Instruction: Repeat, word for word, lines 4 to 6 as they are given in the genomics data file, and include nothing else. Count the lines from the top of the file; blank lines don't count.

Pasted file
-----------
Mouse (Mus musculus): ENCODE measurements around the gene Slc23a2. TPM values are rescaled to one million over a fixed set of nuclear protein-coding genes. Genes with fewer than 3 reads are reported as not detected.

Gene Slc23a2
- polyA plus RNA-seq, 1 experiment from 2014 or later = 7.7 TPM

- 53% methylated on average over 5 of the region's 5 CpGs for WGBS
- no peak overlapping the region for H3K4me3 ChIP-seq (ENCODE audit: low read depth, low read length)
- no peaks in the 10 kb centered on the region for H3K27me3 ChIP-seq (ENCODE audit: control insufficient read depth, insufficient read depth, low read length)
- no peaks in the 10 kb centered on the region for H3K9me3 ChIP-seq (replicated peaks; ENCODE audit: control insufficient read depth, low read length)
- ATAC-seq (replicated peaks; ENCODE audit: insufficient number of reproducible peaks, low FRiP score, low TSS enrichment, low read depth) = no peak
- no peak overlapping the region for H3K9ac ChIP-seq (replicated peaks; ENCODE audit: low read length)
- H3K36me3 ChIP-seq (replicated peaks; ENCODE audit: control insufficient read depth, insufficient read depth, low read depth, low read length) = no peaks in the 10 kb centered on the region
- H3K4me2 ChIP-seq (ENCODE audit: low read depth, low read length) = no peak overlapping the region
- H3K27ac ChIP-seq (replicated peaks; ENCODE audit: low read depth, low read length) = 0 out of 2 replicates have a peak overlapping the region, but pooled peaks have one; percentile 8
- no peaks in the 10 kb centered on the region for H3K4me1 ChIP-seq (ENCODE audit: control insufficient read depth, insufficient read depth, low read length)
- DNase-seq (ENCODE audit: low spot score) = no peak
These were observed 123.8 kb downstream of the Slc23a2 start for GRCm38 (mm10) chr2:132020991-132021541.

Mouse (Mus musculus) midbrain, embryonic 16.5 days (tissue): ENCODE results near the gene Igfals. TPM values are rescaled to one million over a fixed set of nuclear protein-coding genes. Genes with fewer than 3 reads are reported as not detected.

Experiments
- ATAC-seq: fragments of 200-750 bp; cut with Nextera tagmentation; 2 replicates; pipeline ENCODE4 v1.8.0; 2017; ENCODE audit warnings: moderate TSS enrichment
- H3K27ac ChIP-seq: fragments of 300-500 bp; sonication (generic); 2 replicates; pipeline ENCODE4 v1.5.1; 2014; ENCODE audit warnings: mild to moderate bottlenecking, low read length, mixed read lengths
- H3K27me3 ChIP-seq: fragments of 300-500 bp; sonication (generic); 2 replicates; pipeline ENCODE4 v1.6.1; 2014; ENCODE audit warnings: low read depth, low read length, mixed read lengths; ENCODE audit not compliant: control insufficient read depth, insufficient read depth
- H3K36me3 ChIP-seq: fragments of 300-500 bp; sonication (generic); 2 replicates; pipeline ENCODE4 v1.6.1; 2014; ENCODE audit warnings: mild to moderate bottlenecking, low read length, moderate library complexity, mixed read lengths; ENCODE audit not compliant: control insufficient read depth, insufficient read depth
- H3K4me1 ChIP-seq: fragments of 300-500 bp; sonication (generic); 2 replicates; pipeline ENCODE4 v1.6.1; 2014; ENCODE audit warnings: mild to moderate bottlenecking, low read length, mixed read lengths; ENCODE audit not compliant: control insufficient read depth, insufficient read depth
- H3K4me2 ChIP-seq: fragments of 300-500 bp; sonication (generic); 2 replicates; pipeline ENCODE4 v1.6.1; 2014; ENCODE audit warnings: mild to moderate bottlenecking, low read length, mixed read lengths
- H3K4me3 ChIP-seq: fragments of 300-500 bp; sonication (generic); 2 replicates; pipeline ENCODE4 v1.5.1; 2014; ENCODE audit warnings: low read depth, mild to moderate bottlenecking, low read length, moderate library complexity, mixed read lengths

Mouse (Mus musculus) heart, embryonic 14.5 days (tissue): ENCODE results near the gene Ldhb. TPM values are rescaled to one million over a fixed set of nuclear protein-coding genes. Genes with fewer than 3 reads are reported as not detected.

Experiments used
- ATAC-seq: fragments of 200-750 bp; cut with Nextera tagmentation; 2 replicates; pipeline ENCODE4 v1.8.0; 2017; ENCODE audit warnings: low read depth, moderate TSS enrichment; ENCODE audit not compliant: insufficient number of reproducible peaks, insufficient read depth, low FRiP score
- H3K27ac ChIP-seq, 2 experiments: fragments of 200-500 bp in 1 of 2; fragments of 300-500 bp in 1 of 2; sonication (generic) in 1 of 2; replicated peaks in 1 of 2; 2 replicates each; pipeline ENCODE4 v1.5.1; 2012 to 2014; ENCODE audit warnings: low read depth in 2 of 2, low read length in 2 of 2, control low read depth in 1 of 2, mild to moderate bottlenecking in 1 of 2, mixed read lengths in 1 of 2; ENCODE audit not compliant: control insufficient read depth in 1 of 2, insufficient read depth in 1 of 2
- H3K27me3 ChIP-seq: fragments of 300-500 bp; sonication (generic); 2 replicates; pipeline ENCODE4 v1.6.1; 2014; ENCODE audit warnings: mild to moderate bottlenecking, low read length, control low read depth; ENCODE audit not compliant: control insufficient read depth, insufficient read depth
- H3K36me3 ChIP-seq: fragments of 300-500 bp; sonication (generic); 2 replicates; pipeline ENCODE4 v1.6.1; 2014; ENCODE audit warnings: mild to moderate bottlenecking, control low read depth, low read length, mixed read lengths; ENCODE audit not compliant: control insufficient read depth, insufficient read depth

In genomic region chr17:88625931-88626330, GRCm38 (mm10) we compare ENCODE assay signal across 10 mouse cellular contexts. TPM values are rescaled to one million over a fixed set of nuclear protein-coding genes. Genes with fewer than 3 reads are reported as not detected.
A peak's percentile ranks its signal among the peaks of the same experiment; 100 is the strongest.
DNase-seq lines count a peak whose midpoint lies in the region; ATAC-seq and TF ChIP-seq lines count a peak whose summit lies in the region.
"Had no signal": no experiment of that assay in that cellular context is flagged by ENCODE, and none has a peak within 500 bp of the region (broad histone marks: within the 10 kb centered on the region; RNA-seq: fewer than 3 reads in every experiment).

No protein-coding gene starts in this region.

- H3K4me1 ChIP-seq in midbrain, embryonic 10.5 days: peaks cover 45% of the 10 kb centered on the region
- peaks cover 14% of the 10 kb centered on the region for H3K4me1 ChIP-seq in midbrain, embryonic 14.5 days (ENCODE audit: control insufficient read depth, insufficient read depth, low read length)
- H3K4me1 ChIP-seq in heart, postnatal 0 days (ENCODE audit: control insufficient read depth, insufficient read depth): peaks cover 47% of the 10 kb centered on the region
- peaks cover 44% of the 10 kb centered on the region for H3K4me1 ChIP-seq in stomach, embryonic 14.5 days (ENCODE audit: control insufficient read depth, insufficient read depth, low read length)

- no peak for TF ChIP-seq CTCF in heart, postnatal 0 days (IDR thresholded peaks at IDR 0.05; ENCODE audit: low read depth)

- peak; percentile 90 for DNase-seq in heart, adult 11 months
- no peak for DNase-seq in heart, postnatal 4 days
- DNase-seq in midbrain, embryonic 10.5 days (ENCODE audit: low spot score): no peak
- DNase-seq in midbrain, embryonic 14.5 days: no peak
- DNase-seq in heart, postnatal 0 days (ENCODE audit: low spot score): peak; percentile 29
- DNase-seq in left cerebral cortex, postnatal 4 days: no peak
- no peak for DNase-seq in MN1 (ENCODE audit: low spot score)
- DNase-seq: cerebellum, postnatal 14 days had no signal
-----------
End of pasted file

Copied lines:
- 53% methylated on average over 5 of the region's 5 CpGs for WGBS
- no peak overlapping the region for H3K4me3 ChIP-seq (ENCODE audit: low read depth, low read length)
- no peaks in the 10 kb centered on the region for H3K27me3 ChIP-seq (ENCODE audit: control insufficient read depth, insufficient read depth, low read length)